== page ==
Picture this scene, which incidentally happens thousands of times every day all around the world: Someone walks into a meeting room, sees a video cable and plugs it into their laptop. The other end of the cable is out of sight â€“ it just disappears through a hole in the table. What is it connected to? Presumably the video projector bolted to the ceiling, but can it be trusted to just display their PowerPoint presentation?
In this paper I will explain the circumstances in which display devices send data to their connected host and show that this data could potentially contain threats (which could compromise a laptop for example). I will describe video protocol data-structures, data-sequences and practical challenges. I will also explain how to build a hardware-based fuzzer, provide some example firmware fuzzing code, and describe some interesting findings from the fuzzing which has been undertaken so far.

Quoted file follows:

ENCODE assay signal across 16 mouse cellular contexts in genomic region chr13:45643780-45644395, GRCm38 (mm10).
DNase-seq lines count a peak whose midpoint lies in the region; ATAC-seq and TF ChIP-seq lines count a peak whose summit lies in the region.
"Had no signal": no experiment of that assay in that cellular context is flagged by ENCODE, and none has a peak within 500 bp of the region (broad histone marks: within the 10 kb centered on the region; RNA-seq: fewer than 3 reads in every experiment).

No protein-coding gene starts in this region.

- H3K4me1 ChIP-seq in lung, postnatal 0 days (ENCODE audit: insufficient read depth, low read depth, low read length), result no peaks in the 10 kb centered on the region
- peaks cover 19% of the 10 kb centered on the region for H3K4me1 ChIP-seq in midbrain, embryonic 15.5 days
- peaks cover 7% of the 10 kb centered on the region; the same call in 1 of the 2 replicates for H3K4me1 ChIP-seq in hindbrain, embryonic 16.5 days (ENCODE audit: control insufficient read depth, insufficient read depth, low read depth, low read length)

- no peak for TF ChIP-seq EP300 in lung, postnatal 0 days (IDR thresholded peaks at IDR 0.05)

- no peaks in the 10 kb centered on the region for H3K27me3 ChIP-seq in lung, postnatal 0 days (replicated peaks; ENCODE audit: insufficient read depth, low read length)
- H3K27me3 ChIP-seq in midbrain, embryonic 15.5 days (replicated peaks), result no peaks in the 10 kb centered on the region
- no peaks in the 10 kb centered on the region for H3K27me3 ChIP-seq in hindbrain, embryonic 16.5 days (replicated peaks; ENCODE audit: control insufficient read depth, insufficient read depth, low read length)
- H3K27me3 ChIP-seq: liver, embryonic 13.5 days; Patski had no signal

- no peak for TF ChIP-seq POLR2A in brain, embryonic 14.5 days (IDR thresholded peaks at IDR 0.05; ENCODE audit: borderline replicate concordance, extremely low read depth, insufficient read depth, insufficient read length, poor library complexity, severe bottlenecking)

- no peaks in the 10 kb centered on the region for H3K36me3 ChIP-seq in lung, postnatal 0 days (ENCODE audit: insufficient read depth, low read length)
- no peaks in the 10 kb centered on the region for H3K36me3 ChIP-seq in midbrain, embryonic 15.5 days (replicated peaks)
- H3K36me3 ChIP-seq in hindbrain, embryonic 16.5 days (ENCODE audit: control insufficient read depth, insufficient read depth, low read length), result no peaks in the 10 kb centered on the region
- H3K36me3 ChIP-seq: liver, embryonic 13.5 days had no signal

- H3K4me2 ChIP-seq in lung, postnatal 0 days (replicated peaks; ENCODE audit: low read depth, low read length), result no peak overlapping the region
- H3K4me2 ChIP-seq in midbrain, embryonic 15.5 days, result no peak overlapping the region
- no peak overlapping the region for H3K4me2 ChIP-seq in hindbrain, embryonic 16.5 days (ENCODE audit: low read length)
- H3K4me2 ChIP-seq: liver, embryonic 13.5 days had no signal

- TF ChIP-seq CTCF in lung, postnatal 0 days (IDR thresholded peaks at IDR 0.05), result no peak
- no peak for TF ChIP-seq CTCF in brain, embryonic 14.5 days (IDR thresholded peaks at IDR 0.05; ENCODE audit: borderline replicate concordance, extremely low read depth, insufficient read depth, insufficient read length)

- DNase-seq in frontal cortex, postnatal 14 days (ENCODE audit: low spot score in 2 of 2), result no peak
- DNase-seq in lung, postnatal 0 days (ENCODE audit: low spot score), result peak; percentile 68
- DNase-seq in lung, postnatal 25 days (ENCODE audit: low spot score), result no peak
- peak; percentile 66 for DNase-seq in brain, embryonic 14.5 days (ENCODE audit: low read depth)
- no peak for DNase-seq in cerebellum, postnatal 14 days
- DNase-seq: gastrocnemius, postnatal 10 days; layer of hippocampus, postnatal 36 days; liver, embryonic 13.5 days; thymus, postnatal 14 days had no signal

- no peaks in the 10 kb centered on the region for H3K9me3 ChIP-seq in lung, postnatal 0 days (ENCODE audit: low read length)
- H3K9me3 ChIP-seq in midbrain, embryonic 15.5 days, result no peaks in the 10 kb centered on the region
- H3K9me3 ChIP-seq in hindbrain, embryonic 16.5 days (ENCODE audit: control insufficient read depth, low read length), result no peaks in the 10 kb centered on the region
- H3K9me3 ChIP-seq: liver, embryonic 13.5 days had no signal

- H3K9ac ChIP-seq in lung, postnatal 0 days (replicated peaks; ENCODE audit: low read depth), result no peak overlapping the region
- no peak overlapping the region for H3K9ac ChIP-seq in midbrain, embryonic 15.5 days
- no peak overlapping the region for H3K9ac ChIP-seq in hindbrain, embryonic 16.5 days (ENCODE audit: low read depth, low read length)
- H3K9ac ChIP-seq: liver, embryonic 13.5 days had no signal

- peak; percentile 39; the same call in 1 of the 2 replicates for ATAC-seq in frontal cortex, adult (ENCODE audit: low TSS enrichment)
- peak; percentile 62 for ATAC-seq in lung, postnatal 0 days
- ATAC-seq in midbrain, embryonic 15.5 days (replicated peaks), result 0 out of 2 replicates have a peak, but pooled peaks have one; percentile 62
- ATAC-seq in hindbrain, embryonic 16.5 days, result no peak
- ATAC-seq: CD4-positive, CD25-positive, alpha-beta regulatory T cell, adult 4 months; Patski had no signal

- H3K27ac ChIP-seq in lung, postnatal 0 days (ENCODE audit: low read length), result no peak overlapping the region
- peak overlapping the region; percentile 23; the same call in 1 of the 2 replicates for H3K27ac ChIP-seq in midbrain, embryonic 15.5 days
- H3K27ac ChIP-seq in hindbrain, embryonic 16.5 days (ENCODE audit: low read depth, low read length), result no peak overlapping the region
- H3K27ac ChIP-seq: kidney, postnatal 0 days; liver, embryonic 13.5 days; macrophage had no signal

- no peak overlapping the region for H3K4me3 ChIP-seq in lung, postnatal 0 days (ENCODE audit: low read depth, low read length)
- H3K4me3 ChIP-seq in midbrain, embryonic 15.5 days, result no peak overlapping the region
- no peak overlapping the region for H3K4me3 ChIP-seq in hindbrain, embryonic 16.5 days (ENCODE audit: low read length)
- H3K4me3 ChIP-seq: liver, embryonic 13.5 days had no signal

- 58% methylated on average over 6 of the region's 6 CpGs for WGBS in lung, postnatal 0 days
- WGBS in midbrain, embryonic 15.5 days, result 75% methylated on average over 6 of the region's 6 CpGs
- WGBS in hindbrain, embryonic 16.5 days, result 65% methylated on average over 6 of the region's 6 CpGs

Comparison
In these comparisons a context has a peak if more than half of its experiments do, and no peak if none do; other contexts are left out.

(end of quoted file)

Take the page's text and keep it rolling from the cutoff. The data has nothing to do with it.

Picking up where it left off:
This paper discusses the security of video drivers which interpret and process data supplied to them by external displays, projectors and KVM switches. It covers all the main video standards, including VGA, DVI, HDMI and DisplayPort.
This is a relatively new area of research and there is more research that could be performed in this area, so by summarising and sharing these resources, it is hoped that this will enable others to more quickly discover and investigate potential threats.